These filopodia-inducing IM domains are found in cytoskeletal scaffolding proteins such as missing-in-metastasis and IRSp53. Sites of membrane deformation, including filopodial protrusions, are often associated with bundles of actin filaments. Previous results suggested that the IM domain contributes to filopodium formation by bundling actin, but Mattila and colleagues now dispute this result.
The authors find that the IM domain only bundles actin at unnaturally low ionic strengths, at which point the domain tends to form aggregates. The IM domain also did not colocalize with actin bundles in cells, but instead was observed at the plasma membrane surrounding the bundle.
The membrane association makes more sense, according to the authors, because the IM domain shows structural homology to another protein domain, BAR, that binds and deforms membranes.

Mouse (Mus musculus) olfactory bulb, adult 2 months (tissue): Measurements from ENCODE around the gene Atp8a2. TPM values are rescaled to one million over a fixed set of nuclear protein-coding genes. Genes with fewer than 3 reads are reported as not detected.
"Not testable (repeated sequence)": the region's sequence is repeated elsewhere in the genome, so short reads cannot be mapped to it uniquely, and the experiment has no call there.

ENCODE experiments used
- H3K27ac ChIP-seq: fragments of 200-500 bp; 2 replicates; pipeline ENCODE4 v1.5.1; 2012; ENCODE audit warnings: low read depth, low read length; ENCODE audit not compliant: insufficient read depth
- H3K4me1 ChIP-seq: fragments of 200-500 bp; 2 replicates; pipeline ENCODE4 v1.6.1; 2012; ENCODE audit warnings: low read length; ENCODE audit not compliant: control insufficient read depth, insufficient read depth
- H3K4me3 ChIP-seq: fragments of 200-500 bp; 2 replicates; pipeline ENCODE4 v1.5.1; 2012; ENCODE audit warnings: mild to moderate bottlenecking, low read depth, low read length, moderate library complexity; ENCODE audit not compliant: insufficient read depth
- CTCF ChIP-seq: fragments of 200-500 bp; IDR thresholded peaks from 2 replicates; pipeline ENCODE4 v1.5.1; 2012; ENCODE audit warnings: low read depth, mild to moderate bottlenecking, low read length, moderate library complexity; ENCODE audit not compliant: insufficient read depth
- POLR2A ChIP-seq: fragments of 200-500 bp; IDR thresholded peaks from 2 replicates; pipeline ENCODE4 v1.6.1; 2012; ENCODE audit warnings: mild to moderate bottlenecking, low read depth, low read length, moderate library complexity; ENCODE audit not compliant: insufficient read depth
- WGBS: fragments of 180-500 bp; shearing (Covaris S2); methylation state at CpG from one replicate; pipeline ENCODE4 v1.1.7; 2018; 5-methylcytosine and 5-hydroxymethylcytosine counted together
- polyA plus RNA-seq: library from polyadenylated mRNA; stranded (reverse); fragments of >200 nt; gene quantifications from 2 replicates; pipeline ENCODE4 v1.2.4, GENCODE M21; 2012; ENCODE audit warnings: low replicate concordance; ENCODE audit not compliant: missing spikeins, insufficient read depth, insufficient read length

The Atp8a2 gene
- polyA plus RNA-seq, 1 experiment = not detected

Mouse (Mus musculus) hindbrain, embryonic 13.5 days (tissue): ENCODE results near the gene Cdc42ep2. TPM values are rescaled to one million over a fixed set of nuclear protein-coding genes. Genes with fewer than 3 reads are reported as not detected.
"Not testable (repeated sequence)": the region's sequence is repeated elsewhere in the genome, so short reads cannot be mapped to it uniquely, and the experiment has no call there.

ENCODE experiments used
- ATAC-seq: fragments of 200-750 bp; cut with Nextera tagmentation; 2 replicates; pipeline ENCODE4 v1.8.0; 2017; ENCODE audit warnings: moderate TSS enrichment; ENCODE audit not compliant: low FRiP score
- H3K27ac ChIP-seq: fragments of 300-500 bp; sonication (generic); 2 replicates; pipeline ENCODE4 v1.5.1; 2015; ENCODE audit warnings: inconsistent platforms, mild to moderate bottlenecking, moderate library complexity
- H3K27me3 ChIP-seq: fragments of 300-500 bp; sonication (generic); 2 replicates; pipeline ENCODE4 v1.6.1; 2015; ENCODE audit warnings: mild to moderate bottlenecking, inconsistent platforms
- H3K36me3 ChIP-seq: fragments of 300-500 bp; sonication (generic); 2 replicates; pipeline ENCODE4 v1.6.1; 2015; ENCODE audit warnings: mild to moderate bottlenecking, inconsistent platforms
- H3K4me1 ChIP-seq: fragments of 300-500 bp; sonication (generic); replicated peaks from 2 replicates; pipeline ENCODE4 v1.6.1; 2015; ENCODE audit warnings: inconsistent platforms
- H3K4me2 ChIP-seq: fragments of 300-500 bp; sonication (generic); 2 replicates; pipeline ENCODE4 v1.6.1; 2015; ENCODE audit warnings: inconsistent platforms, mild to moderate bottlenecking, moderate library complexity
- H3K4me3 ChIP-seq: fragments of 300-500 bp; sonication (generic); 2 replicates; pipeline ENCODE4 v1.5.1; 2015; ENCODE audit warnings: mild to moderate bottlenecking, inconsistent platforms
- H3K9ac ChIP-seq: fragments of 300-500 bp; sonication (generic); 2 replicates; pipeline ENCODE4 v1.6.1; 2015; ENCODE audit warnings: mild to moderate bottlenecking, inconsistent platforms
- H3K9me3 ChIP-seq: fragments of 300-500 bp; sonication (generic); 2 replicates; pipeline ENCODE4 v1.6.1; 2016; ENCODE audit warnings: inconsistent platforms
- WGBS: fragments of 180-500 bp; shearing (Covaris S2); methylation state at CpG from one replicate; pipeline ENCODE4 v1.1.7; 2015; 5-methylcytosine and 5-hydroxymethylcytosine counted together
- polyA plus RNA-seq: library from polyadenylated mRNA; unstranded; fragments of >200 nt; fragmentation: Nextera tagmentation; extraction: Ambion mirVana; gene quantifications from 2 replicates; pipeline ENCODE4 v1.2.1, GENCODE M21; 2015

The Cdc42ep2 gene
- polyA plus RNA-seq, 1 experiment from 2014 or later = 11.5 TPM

BAR domains have a curved, banana-like structure and interact with the plasma membrane through residues on the banana's inside curved edge. IM domains have a similar although less curved structure. Here, the authors map IM's membrane-interacting residues to its outside curved edge. This opposite geometry explains why BAR proteins promote endocytotic invaginations, whereas IM domain proteins promote filopodial protrusions.
The geometry of IM's membrane binding also predicts that IM domains would bend membranes into filopodial tubules of ∼95nm diameter—closely fitting with the size of IM-induced tubules that the team observed by electron microscopy.
Filopodium formation was dependent on IM domains interacting with PI(4,5)P2-rich membrane regions. It is yet unclear, however, whether PI(4,5)P2 enrichment is a cause or coincidence of IM's membrane binding. Filopodium formation was also dependent on IM domains binding to actin. Thus, although IMs do not appear to regulate the bundling of actin, their membrane deformation activity is connected to actin dynamics to enable filopodial growth and stability.